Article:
Collaboration combines companies' expertise in neuroscience and targeted drug delivery
INDIANAPOLIS and MINNEAPOLIS, April 26, 2011 /PRNewswire/ -- Eli Lilly and Company (NYSE: LLY) and Medtronic, Inc. (NYSE: MDT) today announced they have entered into a collaboration to research and develop a new approach to treating Parkinson's disease that involves delivering a potential new medicine to the brain using an implantable drug delivery system. The goal of the collaboration is to develop a therapeutic approach for Parkinson's disease that combines the strengths of Lilly's biologic, a modified form of glial cell derived neurotrophic factor (GDNF), with Medtronic's implantable drug infusion system technology.
"We believe we have biosynthetically engineered this GDNF variant to overcome technical hurdles of previous research in this area and are hopeful that early testing of our biologic with Medtronic's device will provide the necessary data to safely advance into human studies," said Michael L. Hutton, Ph.D., chief scientific officer of the neurodegeneration team at Lilly. "By collaborating with Medtronic from the earliest phase of research, we are maximizing the potential for this therapy's efficient and effective development."
Parkinson's disease is a neurodegenerative condition caused by progressive loss of neurons in the brain that produce dopamine, a chemical messenger responsible for transmitting signals that allow for coordination of movement. As a result, patients with Parkinson's disease experience balance problems, tremors and muscular stiffness, among other symptoms which worsen over time. It is estimated that 7 million to 10 million people worldwide are living with Parkinson's disease(i) and there is no cure. Around the world, April is Parkinson's Awareness Month.
Applying its expertise in biotechnology, Lilly has designed its GDNF variant with the intent to achieve increased distribution in targeted brain regions. Medtronic has developed a drug pump and specially designed catheter to enable precise delivery of the GDNF variant into a targeted area of the brain consistently over time. This combination of a novel GDNF variant, paired with an optimized delivery system, has the potential to impact the neurodegeneration that leads to worsening symptoms and progression of Parkinson's disease.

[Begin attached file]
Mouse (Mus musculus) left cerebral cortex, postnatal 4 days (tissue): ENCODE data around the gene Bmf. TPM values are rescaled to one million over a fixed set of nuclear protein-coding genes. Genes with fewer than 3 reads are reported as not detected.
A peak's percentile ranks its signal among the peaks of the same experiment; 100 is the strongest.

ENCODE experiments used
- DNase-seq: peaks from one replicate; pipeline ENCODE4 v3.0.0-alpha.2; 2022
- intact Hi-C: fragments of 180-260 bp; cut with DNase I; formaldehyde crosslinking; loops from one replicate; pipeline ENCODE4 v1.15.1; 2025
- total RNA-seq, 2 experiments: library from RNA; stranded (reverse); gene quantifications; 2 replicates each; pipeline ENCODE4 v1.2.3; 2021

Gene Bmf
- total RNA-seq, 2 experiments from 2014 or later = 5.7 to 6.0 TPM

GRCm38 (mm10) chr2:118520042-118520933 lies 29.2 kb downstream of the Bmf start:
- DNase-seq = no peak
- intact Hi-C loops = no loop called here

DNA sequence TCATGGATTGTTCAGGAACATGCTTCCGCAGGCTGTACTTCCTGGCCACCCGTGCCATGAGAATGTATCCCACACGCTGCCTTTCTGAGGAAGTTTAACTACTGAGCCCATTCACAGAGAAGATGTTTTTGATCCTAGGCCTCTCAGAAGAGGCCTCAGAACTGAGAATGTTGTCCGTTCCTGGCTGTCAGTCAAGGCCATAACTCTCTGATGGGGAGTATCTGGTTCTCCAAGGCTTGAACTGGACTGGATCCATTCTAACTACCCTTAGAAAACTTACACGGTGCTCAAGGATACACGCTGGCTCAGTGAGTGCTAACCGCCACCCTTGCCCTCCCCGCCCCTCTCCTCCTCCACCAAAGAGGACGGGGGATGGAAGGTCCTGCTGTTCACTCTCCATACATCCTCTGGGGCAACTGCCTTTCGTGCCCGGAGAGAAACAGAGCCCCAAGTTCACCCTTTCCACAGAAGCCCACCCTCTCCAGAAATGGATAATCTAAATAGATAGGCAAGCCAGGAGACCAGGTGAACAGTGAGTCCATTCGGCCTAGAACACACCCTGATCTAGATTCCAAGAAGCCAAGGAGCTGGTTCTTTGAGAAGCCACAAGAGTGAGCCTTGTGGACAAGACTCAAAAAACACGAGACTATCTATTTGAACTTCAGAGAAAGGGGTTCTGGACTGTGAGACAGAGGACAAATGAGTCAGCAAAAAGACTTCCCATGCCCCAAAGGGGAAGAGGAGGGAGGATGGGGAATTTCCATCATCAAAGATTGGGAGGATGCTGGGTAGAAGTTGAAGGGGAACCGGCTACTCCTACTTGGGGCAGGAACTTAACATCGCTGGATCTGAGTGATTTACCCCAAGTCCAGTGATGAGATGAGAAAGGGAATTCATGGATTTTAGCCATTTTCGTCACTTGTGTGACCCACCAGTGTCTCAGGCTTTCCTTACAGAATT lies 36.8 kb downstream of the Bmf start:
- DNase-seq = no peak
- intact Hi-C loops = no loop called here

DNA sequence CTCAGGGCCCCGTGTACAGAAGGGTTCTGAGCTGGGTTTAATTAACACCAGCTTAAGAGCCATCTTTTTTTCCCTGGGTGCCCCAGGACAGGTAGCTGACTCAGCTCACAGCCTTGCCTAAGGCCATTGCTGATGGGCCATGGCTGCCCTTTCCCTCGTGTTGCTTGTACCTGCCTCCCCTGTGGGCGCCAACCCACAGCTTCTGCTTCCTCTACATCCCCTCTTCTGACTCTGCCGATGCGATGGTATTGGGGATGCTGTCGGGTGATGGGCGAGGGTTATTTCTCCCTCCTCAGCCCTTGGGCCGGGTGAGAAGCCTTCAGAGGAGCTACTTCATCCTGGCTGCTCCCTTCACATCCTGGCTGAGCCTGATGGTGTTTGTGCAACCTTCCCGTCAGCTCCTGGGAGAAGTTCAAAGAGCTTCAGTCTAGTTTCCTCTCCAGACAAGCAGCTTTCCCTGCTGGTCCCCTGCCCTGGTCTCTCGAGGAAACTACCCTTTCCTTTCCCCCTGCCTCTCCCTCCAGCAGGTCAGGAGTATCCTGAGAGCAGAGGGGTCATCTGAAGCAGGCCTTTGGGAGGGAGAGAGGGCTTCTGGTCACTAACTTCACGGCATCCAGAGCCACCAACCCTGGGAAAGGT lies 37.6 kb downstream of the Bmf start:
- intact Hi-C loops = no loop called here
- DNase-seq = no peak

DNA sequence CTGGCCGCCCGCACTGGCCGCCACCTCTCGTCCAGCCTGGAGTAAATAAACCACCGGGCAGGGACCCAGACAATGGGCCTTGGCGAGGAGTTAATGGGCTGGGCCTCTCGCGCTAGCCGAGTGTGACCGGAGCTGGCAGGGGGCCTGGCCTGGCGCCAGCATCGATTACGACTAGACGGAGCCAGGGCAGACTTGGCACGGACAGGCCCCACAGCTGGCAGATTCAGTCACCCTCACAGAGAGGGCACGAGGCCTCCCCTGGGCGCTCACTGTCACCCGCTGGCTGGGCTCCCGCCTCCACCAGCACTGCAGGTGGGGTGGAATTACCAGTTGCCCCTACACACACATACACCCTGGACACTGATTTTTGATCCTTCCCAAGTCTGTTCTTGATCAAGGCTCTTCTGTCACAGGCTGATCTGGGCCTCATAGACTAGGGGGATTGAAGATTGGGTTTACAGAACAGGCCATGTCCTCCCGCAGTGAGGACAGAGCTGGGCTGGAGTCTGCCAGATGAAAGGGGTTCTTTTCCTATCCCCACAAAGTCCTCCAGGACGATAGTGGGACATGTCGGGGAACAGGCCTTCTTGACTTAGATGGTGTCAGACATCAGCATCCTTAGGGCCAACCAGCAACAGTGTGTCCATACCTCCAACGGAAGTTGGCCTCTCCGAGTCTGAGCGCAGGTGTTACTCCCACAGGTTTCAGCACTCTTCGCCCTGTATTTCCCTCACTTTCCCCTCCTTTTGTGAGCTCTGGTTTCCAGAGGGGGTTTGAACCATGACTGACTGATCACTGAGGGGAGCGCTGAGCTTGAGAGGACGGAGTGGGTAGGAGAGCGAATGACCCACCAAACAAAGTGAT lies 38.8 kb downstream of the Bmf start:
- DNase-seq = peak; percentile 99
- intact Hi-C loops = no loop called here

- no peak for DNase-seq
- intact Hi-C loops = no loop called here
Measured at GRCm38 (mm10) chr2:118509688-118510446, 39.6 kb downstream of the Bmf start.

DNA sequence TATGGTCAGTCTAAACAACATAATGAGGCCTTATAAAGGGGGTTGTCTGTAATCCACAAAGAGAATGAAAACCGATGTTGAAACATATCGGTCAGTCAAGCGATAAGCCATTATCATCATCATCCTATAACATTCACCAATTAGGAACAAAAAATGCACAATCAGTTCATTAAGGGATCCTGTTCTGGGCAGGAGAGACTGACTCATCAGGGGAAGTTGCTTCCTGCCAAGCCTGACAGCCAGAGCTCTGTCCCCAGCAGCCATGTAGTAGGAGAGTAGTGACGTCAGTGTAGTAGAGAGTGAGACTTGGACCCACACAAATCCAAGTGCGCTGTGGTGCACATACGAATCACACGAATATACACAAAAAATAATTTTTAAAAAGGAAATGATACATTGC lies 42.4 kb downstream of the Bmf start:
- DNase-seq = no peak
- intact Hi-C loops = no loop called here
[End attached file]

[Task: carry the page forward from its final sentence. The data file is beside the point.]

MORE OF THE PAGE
"Our collaboration with Lilly is bringing together the expertise of both companies to develop a new approach to the treatment of Parkinson's disease," said Steve Oesterle, M.D., senior vice president of Medicine and Technology at Medtronic. "One of the most significant challenges in delivering a biologic treatment for neurodegenerative diseases is crossing the blood brain barrier. We have extensive experience in targeted drug delivery and technology that allow delivery of therapeutic agents directly to the brain."
"While a potential treatment approach resulting from this research is many years away, we are heartened by Lilly and Medtronic's commitment to develop a neurotrophic-based therapy for Parkinson's disease," said Katie Hood, CEO of The Michael J. Fox Foundation for Parkinson's Research. "Our foundation has funded separate, ongoing work in neurotrophic factors for years, and we continue to believe in their promise to lead to a critically needed disease-modifying treatment for Parkinson's."
About Eli Lilly and Company
Lilly, a leading innovation-driven corporation, is developing a growing portfolio of pharmaceutical products by applying the latest research from its own worldwide laboratories and from collaborations with eminent scientific organizations. Headquartered in Indianapolis, Ind., Lilly provides answers - through medicines and information - for some of the world's most urgent medical needs. Additional information about Lilly is available at www.lilly.com.
Medtronic, Inc. (www.medtronic.com), headquartered in Minneapolis, is the global leader in medical technology - alleviating pain, restoring health, and extending life for millions of people around the world.